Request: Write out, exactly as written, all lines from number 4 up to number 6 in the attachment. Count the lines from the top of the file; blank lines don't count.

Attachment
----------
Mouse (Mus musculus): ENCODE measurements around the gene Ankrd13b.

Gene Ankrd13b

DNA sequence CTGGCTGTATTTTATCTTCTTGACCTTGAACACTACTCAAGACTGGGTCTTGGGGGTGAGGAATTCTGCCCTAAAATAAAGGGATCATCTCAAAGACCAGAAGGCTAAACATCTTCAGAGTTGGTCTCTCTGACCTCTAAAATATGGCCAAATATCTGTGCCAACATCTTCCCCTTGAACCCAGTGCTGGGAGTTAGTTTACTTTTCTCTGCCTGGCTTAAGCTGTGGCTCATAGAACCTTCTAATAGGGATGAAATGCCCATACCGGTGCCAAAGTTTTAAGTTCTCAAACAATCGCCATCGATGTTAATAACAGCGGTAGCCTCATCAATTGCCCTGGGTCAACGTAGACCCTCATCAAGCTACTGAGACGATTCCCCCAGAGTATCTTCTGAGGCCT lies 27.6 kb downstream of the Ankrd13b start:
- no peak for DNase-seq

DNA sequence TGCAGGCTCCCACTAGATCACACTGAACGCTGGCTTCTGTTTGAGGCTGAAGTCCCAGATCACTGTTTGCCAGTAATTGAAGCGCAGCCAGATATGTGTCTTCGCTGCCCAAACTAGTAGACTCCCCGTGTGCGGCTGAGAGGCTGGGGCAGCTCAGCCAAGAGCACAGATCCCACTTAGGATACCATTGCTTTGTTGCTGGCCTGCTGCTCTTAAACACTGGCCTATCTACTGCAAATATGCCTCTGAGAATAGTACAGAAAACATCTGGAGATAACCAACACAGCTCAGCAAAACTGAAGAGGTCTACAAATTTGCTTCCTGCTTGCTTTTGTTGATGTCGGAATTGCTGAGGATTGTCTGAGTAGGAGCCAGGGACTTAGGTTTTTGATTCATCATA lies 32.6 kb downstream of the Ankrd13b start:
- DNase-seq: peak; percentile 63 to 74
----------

- no peak for DNase-seq

DNA sequence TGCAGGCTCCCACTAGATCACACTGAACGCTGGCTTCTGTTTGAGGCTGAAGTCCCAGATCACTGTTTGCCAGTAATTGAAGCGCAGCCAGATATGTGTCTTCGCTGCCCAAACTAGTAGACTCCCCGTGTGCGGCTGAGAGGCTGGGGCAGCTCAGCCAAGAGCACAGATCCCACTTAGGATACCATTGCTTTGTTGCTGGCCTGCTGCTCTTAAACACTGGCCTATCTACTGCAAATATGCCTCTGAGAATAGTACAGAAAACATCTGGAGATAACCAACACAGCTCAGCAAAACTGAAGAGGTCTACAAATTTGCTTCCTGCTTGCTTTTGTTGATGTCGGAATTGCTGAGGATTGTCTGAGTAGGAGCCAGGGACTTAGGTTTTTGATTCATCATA lies 32.6 kb downstream of the Ankrd13b start:
- DNase-seq: peak; percentile 63 to 74